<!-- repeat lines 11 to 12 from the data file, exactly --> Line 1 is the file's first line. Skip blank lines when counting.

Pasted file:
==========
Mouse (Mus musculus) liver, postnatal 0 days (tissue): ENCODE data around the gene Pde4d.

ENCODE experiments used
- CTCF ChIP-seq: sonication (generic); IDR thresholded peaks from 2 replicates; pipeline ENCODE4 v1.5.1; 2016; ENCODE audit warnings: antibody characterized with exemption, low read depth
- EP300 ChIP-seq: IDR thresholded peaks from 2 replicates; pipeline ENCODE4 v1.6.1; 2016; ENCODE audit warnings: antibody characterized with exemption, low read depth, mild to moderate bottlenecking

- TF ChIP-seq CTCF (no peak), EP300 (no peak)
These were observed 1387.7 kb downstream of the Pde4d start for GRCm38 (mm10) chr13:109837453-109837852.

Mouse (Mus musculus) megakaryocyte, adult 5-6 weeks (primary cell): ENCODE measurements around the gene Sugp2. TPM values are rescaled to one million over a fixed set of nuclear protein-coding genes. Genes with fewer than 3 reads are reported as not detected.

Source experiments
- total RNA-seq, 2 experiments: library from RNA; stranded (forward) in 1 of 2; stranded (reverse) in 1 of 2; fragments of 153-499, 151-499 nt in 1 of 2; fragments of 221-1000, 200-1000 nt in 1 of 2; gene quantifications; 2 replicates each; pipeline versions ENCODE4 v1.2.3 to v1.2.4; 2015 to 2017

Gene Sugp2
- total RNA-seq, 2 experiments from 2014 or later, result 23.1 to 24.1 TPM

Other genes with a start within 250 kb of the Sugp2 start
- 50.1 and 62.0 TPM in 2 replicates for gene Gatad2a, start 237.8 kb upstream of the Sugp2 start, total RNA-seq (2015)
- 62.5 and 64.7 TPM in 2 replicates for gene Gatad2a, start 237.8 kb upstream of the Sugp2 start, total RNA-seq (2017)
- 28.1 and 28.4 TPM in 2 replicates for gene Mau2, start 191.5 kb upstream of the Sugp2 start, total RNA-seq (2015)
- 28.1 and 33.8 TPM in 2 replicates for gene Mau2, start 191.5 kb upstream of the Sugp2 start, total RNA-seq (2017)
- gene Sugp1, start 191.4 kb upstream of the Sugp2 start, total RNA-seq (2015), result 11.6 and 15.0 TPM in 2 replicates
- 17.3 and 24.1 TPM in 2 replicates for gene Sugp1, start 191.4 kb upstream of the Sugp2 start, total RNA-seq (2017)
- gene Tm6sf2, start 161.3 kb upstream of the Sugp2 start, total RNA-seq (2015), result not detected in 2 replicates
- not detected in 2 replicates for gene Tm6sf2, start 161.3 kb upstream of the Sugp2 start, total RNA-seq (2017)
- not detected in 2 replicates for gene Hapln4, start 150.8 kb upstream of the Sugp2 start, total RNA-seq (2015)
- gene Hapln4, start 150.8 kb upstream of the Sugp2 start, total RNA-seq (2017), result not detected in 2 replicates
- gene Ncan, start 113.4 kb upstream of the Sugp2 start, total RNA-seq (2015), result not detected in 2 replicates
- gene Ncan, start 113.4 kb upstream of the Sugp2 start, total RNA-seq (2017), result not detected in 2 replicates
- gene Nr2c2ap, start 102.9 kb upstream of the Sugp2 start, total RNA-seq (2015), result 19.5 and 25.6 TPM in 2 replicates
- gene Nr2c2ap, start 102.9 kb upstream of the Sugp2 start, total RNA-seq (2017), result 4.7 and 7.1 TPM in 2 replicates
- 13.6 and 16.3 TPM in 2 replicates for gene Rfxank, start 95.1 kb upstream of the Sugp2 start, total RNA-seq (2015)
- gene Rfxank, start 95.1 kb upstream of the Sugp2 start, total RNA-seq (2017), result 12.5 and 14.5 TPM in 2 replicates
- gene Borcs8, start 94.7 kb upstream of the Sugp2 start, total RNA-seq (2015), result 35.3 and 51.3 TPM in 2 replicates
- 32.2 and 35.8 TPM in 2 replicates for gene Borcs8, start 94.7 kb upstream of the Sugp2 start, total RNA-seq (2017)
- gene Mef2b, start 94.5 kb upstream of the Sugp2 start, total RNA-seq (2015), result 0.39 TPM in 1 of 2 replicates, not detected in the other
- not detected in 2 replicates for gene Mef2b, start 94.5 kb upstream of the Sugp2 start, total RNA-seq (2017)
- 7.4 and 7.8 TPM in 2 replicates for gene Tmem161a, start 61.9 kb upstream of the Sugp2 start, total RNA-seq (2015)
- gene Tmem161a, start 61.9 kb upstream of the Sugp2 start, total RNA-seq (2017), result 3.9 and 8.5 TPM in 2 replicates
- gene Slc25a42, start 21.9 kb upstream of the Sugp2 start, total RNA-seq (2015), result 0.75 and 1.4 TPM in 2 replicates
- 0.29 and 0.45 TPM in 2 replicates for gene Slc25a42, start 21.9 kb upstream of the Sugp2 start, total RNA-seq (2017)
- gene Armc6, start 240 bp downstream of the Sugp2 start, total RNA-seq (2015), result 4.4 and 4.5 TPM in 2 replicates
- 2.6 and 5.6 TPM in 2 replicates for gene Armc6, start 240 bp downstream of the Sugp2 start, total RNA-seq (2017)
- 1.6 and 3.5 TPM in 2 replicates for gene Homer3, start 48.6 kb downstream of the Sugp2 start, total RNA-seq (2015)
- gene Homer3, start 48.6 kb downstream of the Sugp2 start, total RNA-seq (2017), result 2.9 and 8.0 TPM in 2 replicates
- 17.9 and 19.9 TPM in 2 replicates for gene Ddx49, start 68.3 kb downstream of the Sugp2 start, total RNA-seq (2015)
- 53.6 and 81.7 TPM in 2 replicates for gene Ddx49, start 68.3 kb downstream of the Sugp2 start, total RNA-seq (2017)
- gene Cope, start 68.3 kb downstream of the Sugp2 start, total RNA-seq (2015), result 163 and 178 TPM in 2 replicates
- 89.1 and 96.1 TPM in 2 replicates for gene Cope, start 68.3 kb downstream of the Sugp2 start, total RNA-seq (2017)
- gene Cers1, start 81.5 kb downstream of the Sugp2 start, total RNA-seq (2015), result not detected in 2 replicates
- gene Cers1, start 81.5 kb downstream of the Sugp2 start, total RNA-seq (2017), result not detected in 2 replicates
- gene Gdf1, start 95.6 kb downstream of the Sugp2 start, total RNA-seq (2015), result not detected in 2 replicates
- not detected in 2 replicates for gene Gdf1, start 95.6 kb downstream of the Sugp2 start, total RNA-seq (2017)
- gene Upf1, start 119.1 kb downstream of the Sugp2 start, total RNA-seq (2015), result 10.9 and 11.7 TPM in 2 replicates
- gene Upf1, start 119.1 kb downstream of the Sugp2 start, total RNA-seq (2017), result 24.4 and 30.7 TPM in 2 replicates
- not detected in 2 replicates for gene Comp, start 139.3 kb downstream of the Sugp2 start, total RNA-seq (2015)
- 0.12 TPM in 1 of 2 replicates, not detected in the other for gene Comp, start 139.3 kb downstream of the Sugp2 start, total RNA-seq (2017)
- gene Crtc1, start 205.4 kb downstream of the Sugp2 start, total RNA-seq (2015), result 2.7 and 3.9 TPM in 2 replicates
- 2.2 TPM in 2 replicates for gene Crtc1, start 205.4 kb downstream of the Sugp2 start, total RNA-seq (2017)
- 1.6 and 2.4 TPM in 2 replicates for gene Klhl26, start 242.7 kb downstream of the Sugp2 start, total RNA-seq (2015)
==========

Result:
- total RNA-seq, 2 experiments from 2014 or later, result 23.1 to 24.1 TPM

Other genes with a start within 250 kb of the Sugp2 start